How to Grow / Growing Long Carrots for Exhibition and Show

For those of you who think all there is to growing a long exhibition carrot is to dig a bit of land and stick a few seeds in the ground, think again. There is a whole lot more to it than that if you want to stand any chance of winning prizes. I hope here to cover the best method simply enough for even a noviceĀ at exhibiting to understand, and would love to ultimately get feedback from anyone who tries these methods for themselves, especially if they then enter the resulting carrots in any local vegetable growing competitions.

Unless you are willing to dig your allotment to about four feet deep, your best bet is to grow your long exhibition carrots in raised beds, barrels or drums of a similar depth. carrots do not require much in terms of nutrient as this can tend to make their roots fork, so keep it simple and fill your planting area/container with a substance such as horticultural sand.

Now you will need to create boreholes in the sand using approximately a 3″ plastic drainpipe pushed down to a depth of about 4 feet, and then lift out the resulting core of sand before widening the top of the hole slightly. When growing in barrels space out the holes solely around the perimeter of the barrel and leave the centre of the barrel free. In an allotment simply space out the holes as normal.

Next you will need an appropriate mixture to fill in your boreholes with. A good mixture will include equal parts of the same sand used in the barrels or containers, moss peat (both sieved through an 1/8″ riddle). Added to this I suggest a combination of fine grade vermiculite, Calcified seaweed (Seagold or similar seaweed basedĀ product), Sulphate of Potash, Superphosphate, Chlorophos (to protect against Carrot Fly) and lime in quantities appropriate to the volume of compost you are working with to fill your boreholes.

Crumble this mixture between your fingers to fill up each borehole, and then water in thoroughly before leaving to settle.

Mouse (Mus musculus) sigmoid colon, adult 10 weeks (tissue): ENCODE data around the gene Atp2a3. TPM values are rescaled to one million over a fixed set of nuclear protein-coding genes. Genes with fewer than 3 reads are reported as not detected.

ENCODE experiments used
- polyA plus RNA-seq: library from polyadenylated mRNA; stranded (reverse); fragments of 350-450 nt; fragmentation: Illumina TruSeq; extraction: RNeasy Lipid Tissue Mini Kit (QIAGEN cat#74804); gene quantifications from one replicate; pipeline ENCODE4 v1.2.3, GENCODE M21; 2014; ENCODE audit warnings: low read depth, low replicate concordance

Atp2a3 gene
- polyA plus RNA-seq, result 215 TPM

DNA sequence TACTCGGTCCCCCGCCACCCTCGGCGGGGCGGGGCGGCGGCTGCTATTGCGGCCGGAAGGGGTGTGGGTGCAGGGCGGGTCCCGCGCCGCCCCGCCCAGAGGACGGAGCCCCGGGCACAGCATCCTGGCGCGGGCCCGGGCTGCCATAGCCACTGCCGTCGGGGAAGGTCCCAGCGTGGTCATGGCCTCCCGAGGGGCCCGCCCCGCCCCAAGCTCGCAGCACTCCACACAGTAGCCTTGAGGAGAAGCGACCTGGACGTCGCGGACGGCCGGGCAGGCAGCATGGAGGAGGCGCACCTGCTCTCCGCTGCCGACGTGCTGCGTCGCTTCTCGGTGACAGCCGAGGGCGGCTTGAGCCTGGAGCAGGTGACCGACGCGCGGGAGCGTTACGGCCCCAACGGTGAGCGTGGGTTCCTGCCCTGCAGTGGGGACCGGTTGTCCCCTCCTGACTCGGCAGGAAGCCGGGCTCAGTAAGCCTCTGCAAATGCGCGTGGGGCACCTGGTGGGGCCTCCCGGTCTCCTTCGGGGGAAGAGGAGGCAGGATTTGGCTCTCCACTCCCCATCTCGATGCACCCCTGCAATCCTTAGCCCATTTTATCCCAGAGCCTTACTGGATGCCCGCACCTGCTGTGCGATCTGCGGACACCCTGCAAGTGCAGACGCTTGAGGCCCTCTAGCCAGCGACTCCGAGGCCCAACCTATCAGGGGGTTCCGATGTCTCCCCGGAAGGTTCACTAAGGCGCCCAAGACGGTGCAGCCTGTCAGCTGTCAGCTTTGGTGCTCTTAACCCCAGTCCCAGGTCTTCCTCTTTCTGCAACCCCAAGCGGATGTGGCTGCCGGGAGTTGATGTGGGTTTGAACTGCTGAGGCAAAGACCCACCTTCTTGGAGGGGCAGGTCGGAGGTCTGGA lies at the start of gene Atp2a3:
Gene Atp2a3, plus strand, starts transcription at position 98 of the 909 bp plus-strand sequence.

Next sow approximately 6 seeds per borehole (around mid-March to mid-April). Cover with about 1/4″ of compost and protect with horticultural fleece or polythene. Once the seeds are growing well select the weakest three and remove them leaving three still growing the borehole. A week or so later remove a further seedling leaving two, then ultimately, at the third true leaf stage, remove all but the strongest seedling, leaving that one to grow on. Remove the fleece around the beginning of May to June (after all danger of frost has passed). Continue to make sure the compost is right up to the tops of the carrots to avoid both green shoulders and flopped over seedlings resulting in twisted roots. Keep an eye out for greenfly, and if you spot them either spray, or remove them by hand using a mild solution of washing up liquid and water.

All you need to do now is ensure the carrots are kept moist and weed free, as well as nipping out any occasional side shoots that may appear in certain seasons (dependent on weather conditions).

When it comes around to the time you need to lift the carrots for exhibiting, scrape away the compost from the shoulders of the carrots first, then you can choose the best matches and leave the others in place for future shows. Once you have decided on your chosen specimens, water them well at least an hour before attempting to lift them. If at all possible stand over them when lifting to avoid the bottoms snapping off. Grasp the foliage firmly, and gently apply even pressure until you feel the carrot begin to come loose, (don’t force it or the bottom will snap). Keep applying the pressure until the carrots come completely loose and lifts easily out of the borehole.

Next, rinse with a hosepipe, (hopefully this is all you will need to do). If this is not sufficient to clean the carrots properly use a sponge or soft cloth under running water to gently go around the circumference of the root, (not up and down the root). Ensure there is no dirt trapped between the foliage either, and if there is, use a soft brush such as a paintbrush or toothbrush to remove it. Pluck off the fine “hairy” roots that appear down the length of your carrot in order to leave a smooth specimen.

Trim the foliage down to approximately the amount that would fill the palm of your hand, (or as according the schedule). Wrap in wet cloths, and then plastic bin liners, before storing in a cool dark place in order to take them to the show the following day. Ideally transport them in a box laid flat, but if this isn’t possible make sure they cannot be crushed or damaged by anything else you are transporting at the same time.

Remember to change your sand at least every two years, if not annually.

 

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Article by mistyhorizon2003

Hi There, My name is Cindy Lawson and I live in the Channel Island of Guernsey which has always been famous for its horticultural industry. I fell in love with growing vegetables when I was about 6 years old and I grew my first runner bean from seed in a flower bed outside our kitchen door. Since then I have never looked back and am completely addicted to growing vegetables, whether to eat them, exhibit them, turn them into chutneys or simply share them with friends and family. I took horticulture as a subject at my secondary school and obtained not only a c.s.e. grade 1 (the equivalent of an O Level), but also achieved the highest grade in my class in spite of being one of only two girls in a class full of boys. I hope my articles will help people who want to grow vegetables at home to learn how easy it is, and just how satisfying this hobby actually is.
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